Welcome to the forums and good luck. Take your time, ask questions, and we'll help all we can. Nothing wrong with another early GTO on the streets!!
Jeff
geeteeohguy is online now  
 
post #4 of 7 (permalink) Old 05-18-2019, 12:08 PM
 
1968gto421's Avatar
 
Join Date: Mar 2014
Location: Travelers Rest, South Carolina
Posts: 760
Mentioned: 0 Post(s)
Tagged: 0 Thread(s)
Quoted: 72 Post(s)
A club can be real helpful as many of the guys have lots of experience rebuilding and repairing cars. I found my local AACA back in the '80's and while there were money guys who had shops do all the work, there were many more who did it themselves. One was an engineer with a local building company who did award winning frame-offs in his own garage. He was very helpful to the guys and gals who were inexperienced and gave help and advice freely. So do not overlook that.

Antique Automobile Club of America (AACA) - Regions & Chapters | Community
1968gto421 is online now  
post #5 of 7 (permalink) Old 05-19-2019, 12:48 AM Thread Starter
 
Join Date: May 2019
Location: San Francisco
Posts: 2
Mentioned: 0 Post(s)
Tagged: 0 Thread(s)
Quoted: 1 Post(s)
Quote:
Originally Posted by PontiacJim View Post
Mechanical courses at a community college would be a good start, but my guess is that they will focus more on the repair/maintenance of newer model cars and not the older model cars. Still, you can get some basics which will apply.

Purchase a Factory Service Manual for the car. These can be had reproduced in book form or CD. Many of the Pontiac parts suppliers offer them and Ebay. You probably won't jump into tearing down & rebuilding an engine, trans, or rear axle, but you can learn how to tune the engine, change brakes, rebuild a carb, general maintenance, etc. which is the smaller stuff typically done by the owner. You can learn to do more, but that comes in time if you choose to.

Join the GTO association or the Pontiac-Oakland International Club (POIC). POIC has available their past issues online as PDF, so you can gain some knowledge there. Join a local car club if you have one or check out any local cruise nights that will have guys who work on their cars - make friends who can help. Car shows - talk with owners. Youtube has a lot of helpful video's. Then there are many books on the market that can help understand and work on the mechanical & body parts of the car.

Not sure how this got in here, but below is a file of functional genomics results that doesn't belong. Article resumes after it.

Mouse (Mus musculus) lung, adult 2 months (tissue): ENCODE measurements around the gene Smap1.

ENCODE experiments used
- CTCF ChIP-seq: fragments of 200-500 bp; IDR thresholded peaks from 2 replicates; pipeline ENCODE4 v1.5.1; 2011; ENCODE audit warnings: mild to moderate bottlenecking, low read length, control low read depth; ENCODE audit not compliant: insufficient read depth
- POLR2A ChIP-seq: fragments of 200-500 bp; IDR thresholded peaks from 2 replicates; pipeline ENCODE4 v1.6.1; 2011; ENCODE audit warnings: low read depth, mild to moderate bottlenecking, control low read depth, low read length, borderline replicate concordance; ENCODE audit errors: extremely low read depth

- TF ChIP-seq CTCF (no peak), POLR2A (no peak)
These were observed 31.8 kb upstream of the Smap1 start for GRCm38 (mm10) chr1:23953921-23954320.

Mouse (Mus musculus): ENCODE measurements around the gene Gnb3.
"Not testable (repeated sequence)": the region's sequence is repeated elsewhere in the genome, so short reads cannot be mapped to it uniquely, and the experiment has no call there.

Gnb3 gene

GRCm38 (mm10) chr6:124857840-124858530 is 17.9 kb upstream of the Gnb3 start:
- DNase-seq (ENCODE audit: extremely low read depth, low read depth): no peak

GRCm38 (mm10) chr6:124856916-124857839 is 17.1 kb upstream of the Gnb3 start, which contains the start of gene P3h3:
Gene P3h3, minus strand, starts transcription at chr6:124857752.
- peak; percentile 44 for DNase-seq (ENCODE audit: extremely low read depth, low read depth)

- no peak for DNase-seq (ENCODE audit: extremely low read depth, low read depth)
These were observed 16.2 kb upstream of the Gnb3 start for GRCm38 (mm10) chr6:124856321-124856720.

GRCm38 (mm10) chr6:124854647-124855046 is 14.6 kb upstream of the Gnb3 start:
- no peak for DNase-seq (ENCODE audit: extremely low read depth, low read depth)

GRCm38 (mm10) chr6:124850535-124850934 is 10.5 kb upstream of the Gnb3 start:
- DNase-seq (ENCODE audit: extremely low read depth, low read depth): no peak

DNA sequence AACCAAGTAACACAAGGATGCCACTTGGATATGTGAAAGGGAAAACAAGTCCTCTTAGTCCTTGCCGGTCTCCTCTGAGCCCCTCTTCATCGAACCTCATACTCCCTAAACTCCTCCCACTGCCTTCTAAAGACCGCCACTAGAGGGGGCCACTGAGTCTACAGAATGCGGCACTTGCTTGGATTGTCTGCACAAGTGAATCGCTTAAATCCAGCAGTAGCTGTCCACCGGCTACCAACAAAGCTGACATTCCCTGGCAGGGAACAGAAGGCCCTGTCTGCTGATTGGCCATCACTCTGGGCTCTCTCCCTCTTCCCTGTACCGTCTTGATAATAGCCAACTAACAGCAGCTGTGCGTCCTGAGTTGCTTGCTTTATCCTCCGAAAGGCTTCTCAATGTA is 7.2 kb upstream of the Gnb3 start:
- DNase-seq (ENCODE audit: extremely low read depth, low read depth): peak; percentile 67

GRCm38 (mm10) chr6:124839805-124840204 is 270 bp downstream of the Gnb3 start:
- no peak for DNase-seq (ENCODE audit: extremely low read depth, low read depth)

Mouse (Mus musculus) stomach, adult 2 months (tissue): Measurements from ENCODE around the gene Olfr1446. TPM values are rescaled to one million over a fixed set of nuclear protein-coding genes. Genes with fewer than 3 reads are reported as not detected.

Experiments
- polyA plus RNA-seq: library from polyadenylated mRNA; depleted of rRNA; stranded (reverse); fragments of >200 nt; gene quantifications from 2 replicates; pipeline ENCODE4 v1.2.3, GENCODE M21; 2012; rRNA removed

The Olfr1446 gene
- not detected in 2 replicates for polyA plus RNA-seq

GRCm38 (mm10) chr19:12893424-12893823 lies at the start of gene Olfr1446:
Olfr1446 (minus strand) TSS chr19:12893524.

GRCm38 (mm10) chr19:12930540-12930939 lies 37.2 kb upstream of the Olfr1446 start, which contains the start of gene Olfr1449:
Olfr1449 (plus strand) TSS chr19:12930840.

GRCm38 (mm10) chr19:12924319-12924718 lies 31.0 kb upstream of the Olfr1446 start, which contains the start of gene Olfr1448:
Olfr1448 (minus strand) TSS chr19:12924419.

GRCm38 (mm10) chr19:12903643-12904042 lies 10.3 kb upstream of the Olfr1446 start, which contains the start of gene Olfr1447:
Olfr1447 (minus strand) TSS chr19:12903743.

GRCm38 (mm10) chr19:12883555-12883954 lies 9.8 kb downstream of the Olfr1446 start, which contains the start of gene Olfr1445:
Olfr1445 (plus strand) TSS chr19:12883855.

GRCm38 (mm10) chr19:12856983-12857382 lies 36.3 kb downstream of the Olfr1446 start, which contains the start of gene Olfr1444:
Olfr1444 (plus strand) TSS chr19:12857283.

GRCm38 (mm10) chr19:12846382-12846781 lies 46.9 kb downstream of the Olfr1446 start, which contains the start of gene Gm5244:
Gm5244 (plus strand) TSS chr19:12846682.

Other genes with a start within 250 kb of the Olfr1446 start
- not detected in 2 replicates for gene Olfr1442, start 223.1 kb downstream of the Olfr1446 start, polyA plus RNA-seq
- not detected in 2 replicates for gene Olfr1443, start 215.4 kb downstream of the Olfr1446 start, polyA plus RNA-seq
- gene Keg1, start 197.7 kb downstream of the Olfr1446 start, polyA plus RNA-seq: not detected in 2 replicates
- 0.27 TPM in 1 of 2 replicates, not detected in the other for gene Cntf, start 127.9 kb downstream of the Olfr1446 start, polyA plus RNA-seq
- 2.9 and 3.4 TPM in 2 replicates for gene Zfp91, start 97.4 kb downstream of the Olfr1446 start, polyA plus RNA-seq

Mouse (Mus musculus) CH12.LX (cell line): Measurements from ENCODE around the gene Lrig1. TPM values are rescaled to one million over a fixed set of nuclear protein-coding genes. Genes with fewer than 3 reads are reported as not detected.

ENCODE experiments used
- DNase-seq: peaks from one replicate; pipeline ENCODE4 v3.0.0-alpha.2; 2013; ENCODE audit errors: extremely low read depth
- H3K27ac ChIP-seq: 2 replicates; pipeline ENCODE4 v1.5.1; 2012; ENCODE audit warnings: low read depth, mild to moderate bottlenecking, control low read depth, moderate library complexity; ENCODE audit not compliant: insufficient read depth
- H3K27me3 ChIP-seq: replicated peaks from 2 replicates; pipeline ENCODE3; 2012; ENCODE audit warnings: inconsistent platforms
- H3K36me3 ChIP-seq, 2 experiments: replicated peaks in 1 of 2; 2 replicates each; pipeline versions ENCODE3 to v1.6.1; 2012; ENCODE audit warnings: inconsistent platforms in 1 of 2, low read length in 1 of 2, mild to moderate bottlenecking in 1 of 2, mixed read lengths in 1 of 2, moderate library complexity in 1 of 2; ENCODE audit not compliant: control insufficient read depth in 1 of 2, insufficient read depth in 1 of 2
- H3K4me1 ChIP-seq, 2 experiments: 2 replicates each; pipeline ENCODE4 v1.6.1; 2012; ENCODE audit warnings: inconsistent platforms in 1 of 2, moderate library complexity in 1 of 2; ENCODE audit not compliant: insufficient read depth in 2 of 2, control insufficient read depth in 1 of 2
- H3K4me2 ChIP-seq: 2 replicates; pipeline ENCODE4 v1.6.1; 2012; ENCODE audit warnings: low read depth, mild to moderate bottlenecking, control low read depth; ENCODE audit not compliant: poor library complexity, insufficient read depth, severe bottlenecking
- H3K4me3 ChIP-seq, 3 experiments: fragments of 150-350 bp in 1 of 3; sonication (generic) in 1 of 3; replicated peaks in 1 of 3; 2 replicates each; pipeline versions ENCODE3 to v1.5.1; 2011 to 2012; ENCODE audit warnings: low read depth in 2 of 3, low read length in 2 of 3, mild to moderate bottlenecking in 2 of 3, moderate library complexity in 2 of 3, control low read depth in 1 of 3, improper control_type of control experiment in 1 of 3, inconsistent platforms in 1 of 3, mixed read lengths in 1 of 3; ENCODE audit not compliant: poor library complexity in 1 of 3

Much of the learning is through the experience of just doing it.
Thank you so much for your reply! I really appreciate your advice and your time. I want to do it the right way, and those sound like great places to start.
fracturedbutwhole is offline  
post #6 of 7 (permalink) Old 05-30-2019, 11:43 AM
 
GhostTown's Avatar
 
Join Date: Jan 2011
Location: Idaho
Posts: 181
Mentioned: 0 Post(s)
Tagged: 0 Thread(s)
Quoted: 0 Post(s)
I started my foray into the car hobby much like you. My project (my mother's 65 Lemans) sat for 24 years. I had a neighbor who had a lifetime of experience help me get it running, show me how the essentials worked, and I took off on my own with a shop manual and Google.

I've changed the water pump, fuel pump, clutch, and many electrical parts on my own since then. I've paid to have the carb rebuilt, tranny (3 speed manual) resealed, and for a little help with a new pinion seal.

I drive the car almost full time from spring to fall. At least 5 days a week. It's always easy to find someone to answer a question if I have one.

Once you have the car in your possession, the hard part imo, you'll have PLENTY of people who will want to help you get started. Spend time looking over the car with a manual in hand. Learn what and where things are. Ask what you might feel are elementary questions. You'll get it all on your own soon.
GhostTown is offline  
post #7 of 7 (permalink) Old 05-30-2019, 01:49 PM
 
Instg8ter's Avatar
 
Join Date: Sep 2010
Location: Near Detroit
Posts: 3,931
Mentioned: 0 Post(s)
Tagged: 0 Thread(s)
Quoted: 23 Post(s)
Read up, ask questions on here, set a game plan of small projects that will keep you on the road while your restoring, mechanical first make it safe and reliable FIRST.
All the while you will be thinking in yoru mind what you want it to lok like, and that may change depending on budget and time. If you are able to drive it, you will stay interested because its a damn rush!! You will find people circling your car when you come out of the store, talking to you at lights and more thumbs up than you can count even with a well worn sheen of use.